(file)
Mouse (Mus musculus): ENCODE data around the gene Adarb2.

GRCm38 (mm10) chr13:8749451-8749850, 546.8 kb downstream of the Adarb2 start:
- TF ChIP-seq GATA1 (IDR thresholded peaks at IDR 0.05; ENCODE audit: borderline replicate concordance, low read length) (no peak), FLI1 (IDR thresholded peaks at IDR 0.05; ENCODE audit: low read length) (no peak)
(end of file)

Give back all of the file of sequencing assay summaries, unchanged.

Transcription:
Mouse (Mus musculus): ENCODE data around the gene Adarb2.

GRCm38 (mm10) chr13:8749451-8749850, 546.8 kb downstream of the Adarb2 start:
- TF ChIP-seq GATA1 (IDR thresholded peaks at IDR 0.05; ENCODE audit: borderline replicate concordance, low read length) (no peak), FLI1 (IDR thresholded peaks at IDR 0.05; ENCODE audit: low read length) (no peak)